The U.S. Election Assistance Commission recently released its independent, bipartisan report on voter registration records. According to its report, 17 million people were removed from state voter rolls between 2016 and 2018. Between 2014 and 2016, nearly 16 million voters were removed, and between 2006 and 2008, 12 million names were removed. The act of removing names from voter registration rolls is often referred to as “purging.”
The number of voters removed from registration rolls continues to climb. While the National Voting Rights Act requires that states maintain accurate voter registration rolls, some voting rights activists argue that the practice of purging names from the rolls results in unfair and inaccurate elections. Proponents of the practice argue that purging is the only way to prevent voter fraud.
When you register to vote, whether you do so when you get your first driver’s license or by filling out and mailing in a registration card, your name goes on a list of eligible voters. When you arrive at the polls on Election Day, your information is checked against that list of eligible voters. If your name is not on it, it can simply cause a delay or, in the worst-case scenario, you can be barred from voting altogether.
When Your Name Can Be Removed
States can remove names from voter registration rolls for a number of reasons, including the following:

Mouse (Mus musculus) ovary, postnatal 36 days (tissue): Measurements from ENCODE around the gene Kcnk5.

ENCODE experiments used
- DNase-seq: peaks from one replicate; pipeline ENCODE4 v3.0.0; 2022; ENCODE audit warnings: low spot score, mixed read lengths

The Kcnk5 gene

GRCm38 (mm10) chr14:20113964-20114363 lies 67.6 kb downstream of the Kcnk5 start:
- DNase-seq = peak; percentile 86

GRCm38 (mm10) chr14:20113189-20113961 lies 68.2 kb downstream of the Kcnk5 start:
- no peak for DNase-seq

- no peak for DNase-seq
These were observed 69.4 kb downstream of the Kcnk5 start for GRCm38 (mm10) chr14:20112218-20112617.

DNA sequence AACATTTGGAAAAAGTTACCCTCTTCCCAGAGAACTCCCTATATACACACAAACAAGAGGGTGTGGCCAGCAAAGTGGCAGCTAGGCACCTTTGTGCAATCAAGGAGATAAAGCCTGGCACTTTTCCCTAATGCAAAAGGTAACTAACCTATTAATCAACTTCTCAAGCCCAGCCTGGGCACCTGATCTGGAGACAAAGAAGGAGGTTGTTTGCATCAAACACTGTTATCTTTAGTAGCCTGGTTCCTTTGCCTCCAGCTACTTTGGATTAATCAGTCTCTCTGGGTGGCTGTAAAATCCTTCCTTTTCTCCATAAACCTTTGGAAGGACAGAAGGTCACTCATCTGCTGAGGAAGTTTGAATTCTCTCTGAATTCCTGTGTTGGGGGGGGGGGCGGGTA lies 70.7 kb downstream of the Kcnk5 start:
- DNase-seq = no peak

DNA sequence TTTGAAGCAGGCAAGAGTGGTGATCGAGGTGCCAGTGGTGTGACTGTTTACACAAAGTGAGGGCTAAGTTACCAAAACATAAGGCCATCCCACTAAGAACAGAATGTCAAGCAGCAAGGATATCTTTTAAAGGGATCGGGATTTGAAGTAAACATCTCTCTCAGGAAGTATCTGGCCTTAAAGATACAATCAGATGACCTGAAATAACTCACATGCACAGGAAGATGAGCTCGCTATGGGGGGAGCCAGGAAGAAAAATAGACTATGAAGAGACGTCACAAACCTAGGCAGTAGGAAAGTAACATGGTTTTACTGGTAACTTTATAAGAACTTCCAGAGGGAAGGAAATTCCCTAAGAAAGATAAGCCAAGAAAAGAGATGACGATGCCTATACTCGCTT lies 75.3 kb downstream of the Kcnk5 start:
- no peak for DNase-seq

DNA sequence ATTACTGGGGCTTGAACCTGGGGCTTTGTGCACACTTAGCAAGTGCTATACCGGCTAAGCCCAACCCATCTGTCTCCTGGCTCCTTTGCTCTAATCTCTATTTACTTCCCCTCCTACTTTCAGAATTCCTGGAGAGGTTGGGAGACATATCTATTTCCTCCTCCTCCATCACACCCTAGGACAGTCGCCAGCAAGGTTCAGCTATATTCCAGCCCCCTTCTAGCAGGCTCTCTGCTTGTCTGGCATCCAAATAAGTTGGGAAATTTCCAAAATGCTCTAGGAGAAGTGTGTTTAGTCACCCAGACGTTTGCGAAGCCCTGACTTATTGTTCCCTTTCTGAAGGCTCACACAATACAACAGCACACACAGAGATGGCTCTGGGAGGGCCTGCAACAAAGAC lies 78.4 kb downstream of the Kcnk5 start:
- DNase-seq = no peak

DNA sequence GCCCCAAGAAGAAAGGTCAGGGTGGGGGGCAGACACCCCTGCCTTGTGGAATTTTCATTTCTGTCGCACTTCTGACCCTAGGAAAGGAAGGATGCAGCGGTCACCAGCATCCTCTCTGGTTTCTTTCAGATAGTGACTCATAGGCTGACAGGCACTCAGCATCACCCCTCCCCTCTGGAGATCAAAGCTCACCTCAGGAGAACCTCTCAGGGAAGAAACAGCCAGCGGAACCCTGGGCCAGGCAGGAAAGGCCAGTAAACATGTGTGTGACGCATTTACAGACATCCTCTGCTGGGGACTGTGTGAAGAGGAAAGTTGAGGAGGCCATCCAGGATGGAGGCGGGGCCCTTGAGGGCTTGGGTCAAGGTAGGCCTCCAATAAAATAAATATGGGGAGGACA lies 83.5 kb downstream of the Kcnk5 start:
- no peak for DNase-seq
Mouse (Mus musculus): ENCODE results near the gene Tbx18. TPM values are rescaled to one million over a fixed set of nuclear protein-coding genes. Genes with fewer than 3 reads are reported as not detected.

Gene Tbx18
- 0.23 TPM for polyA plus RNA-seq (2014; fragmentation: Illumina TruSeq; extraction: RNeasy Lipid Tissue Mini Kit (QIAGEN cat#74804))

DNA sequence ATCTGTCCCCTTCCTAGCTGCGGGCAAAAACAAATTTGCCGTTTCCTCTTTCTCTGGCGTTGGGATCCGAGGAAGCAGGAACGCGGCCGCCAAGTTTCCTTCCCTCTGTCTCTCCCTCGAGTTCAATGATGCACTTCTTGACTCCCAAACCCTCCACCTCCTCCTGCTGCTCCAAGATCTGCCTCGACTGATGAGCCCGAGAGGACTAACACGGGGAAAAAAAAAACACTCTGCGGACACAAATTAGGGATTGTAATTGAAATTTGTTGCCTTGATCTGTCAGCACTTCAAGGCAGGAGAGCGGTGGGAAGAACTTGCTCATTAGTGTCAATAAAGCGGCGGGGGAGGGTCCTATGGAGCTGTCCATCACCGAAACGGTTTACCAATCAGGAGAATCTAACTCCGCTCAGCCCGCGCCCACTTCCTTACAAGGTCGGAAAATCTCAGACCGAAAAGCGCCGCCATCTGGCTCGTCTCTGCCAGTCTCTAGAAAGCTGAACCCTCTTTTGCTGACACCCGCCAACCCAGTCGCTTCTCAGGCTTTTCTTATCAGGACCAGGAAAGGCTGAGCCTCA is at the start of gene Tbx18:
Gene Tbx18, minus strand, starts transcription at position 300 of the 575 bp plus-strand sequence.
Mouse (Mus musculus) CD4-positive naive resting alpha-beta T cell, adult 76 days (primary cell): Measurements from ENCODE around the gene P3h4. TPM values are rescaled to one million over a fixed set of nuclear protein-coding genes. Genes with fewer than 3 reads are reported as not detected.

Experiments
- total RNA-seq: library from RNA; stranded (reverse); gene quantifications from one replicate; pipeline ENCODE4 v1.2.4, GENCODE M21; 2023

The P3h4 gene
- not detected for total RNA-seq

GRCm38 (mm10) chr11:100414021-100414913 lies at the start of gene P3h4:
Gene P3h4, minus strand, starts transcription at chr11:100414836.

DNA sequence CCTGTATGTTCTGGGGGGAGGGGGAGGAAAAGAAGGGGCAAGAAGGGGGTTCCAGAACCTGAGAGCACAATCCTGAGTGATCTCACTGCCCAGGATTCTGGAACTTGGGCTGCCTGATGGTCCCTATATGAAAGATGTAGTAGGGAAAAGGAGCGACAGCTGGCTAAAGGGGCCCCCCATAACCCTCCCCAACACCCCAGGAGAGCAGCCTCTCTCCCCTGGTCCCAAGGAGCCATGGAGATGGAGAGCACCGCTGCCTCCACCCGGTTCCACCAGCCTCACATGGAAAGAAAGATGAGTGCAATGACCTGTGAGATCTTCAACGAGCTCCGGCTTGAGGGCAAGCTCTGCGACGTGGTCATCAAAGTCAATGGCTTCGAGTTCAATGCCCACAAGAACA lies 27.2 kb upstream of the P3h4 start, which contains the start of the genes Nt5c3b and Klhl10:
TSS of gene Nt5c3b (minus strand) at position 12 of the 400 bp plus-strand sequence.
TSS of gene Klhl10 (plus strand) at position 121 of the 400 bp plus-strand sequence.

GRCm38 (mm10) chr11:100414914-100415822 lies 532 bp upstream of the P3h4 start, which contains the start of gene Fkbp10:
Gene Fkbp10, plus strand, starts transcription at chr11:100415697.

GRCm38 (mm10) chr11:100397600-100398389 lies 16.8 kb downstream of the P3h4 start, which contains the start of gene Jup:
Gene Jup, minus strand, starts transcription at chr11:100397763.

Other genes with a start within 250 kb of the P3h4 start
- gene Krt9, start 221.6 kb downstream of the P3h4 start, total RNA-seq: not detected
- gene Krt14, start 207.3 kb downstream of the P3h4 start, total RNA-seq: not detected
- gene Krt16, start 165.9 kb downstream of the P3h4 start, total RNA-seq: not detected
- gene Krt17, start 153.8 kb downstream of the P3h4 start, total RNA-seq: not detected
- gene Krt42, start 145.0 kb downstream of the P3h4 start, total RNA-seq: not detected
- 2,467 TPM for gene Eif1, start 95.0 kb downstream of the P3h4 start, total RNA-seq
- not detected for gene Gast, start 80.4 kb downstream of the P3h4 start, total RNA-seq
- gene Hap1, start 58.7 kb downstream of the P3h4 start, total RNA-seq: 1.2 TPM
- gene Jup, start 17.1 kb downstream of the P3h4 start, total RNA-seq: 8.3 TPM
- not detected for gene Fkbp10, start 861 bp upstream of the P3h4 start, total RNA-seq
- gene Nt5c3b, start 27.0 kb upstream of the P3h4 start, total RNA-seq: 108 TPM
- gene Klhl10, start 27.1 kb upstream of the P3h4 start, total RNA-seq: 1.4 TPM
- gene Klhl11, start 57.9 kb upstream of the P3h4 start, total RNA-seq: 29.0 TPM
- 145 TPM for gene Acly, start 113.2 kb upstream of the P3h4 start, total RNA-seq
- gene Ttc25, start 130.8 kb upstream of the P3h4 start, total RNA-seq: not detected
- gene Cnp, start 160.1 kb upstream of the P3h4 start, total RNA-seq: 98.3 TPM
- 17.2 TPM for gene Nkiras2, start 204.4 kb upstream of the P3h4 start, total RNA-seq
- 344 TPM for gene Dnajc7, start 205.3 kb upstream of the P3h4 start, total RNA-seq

- You moved
- You were convicted of a felony
- If you don’t vote
The act of removing names from voter rolls is not really what causes any debate over the practice. What it really comes down to is the source of information. Maintaining accurate voter rolls is required by the National Voting Rights Act, but when states rely on out-of-date, faulty, or blatantly incorrect information or databases, a citizens most basic right can be denied.
For example, in 2016, the Arkansas Secretary of State supplied a list to county clerks naming nearly 8,000 people who were convicted of a felony and should be removed from voter rolls. However, that list included people who had had their voting rights restored and those who had never been convicted in the first place. Also, nearly 40,000 people were removed from Virginia’s rolls after it was believed they moved out of the Commonwealth. It was later discovered that the database used to determine who had moved was faulty.
The debate over voter registration practices has made its way to the courts. Just last year, the U.S. Supreme Court ruled that the State of Ohio’s voter registration practices did not violate federal law. In Ohio, if you do not vote in two years, a notice is sent through the mail. If you do not return that notice, or if the notice is returned as undeliverable, you are automatically removed from voter registration rolls. This practice was challenged alleging that the notices are easy to confuse with junk mail and in some cases not enough time is allowed for the notice to be returned.
While a number of investigations have been conducted, none have found widespread issues, but the Brennan Center for Justice, a nonpartisan policy institute, published a report last year that alleged a number of states had engaged in unlawful purges.
Legal challenges and debates are sure to persist as states continue to fight over the best way to keep accurate records and prevent voter fraud while also not impeding on a citizen’s right to vote.